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Mass protests have erupted in Angola, Luanda against police brutality in the country. For decades the county has suffered at the hands of corruption and police brutality and during the pandemic things have gotten much worse. During protests on November 11th, Angola’s Independence Day, thousands of heavily armed police and plainclothes officers were deployed to the streets of Luanda ahead of an anti-government protest called by civil society groups to demand jobs and local elections in 2021. Angolan police used live bullets, teargas, and dogs to disperse the protestors, killing one protester. Police also severely beat the well-known activists- Nito Alves and Laurinda Goveia, who are both in critical condition, and arbitrarily arrested a third activist, Luaty Beirao.

Footage posted on social media shows people running through Luanda’s streets, seeking places to hide as police indiscriminately fired live bullets and teargas at them. Officers also beat protesters with batons, threw them inside police vans, and drove them away to unknown locations. Police also set up roadblocks and closed the main roads to the populous Cacuaco, Benfica, and Viana neighborhoods.

Social media videos have emerged showing the body of an unidentified man on the floor with blood coming from his head. Two activists said that at about 11 a.m. the police had fired live bullets to disperse protesters who gathered near the Congolese market and had shot the man. Hours later, a police spokesman confirmed to journalists that a man had been killed by a gunshot to his head, but declined to confirm whether the officers were responsible.

At least seven people between May and July 2020 have died at the hands of police brutality, according to a new investigation by Amnesty International and Angolan rights organization OMUNGA. The victims were all boys and young men, and the youngest victim was just 14 years old. The organizations believe the true death toll is likely to be much higher.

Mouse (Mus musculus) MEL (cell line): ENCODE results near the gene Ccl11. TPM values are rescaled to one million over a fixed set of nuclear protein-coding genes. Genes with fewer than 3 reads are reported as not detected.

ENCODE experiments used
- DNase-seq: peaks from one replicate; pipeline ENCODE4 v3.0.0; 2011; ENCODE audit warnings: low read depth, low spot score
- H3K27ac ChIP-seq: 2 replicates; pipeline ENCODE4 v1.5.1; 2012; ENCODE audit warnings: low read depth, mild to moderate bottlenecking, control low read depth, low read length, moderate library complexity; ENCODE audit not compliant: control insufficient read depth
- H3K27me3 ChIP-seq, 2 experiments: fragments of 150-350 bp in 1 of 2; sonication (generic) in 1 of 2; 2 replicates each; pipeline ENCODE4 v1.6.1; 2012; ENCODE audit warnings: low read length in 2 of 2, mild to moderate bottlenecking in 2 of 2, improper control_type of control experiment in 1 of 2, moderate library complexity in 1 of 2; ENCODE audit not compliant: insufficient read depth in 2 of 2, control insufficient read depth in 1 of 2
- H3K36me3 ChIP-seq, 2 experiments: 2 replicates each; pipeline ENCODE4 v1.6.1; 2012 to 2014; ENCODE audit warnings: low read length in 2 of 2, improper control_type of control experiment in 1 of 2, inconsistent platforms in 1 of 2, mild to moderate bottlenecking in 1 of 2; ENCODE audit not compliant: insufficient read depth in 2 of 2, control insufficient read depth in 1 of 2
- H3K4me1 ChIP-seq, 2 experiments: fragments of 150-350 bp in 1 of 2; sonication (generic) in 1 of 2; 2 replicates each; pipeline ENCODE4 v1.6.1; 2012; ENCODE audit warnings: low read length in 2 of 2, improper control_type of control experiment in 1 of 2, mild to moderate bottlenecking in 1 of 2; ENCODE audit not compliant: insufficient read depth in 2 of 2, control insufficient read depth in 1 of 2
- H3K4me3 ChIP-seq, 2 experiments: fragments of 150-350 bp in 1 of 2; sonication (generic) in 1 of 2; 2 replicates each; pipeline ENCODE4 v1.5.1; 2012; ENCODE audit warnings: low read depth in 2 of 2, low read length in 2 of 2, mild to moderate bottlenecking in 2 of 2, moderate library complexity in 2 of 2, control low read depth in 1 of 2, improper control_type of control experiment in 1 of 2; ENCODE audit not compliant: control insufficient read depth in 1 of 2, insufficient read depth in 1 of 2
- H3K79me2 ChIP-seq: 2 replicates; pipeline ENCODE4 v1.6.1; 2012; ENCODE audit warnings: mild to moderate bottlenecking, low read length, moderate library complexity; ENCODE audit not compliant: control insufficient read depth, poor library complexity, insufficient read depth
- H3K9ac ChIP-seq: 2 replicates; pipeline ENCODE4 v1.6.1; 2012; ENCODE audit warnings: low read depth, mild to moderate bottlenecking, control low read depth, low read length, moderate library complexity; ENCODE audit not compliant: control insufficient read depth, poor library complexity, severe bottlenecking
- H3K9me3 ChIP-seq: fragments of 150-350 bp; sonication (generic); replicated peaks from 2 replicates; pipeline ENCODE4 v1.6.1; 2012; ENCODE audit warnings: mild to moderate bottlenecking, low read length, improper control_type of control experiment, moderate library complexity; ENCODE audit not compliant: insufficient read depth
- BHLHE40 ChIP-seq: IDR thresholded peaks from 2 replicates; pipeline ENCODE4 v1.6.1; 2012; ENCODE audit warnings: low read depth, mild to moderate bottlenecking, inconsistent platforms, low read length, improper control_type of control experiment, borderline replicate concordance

President João Lourenço’s was once hailed due to notable improvements in freedom of expression and peaceful assembly. But the situation dramatically changed in October, when the president, as part of measures to control the spread of Covid-19, banned all public gatherings of more than five people, just before a planned demonstration by the main opposition party, Unita was supposed to take place. Many saw the government’s new ruling as an excuse for heavy-handed policing and violent repression of peaceful protests.

This is not the first sight of public outcry as Angolan doctors’ Unions have also taken to the streets to denounce police brutality. Many Angolans are fed up with the situation and are demanding change.

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    Adeola is a world traveller and influencer focusing her area of travel on the continent of Africa, being her passion at her core. The aspiring writer wants to use her story to educate those about what different African countries are really like through the gaze of a first-generation British Nigerian. Her solo travels through the continent aim to inspire others giving not only her stories but useful facts about each country.

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